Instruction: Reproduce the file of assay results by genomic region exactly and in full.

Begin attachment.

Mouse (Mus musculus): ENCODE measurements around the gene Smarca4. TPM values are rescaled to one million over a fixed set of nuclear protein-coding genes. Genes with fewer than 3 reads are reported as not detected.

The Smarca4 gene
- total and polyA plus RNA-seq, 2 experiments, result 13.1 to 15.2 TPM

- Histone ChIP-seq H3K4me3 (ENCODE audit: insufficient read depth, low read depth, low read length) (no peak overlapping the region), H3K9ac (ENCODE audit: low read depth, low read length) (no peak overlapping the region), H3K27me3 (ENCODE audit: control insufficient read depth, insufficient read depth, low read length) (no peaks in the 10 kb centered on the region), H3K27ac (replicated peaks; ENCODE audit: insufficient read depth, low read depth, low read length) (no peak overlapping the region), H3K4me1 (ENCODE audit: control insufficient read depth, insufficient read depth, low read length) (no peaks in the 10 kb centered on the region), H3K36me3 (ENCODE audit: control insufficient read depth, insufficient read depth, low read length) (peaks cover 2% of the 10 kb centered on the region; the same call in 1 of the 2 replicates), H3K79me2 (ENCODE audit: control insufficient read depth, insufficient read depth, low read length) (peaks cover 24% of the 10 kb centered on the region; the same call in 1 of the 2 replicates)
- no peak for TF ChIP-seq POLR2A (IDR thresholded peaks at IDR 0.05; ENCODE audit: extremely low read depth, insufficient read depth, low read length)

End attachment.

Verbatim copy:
Mouse (Mus musculus): ENCODE measurements around the gene Smarca4. TPM values are rescaled to one million over a fixed set of nuclear protein-coding genes. Genes with fewer than 3 reads are reported as not detected.

The Smarca4 gene
- total and polyA plus RNA-seq, 2 experiments, result 13.1 to 15.2 TPM

- Histone ChIP-seq H3K4me3 (ENCODE audit: insufficient read depth, low read depth, low read length) (no peak overlapping the region), H3K9ac (ENCODE audit: low read depth, low read length) (no peak overlapping the region), H3K27me3 (ENCODE audit: control insufficient read depth, insufficient read depth, low read length) (no peaks in the 10 kb centered on the region), H3K27ac (replicated peaks; ENCODE audit: insufficient read depth, low read depth, low read length) (no peak overlapping the region), H3K4me1 (ENCODE audit: control insufficient read depth, insufficient read depth, low read length) (no peaks in the 10 kb centered on the region), H3K36me3 (ENCODE audit: control insufficient read depth, insufficient read depth, low read length) (peaks cover 2% of the 10 kb centered on the region; the same call in 1 of the 2 replicates), H3K79me2 (ENCODE audit: control insufficient read depth, insufficient read depth, low read length) (peaks cover 24% of the 10 kb centered on the region; the same call in 1 of the 2 replicates)
- no peak for TF ChIP-seq POLR2A (IDR thresholded peaks at IDR 0.05; ENCODE audit: extremely low read depth, insufficient read depth, low read length)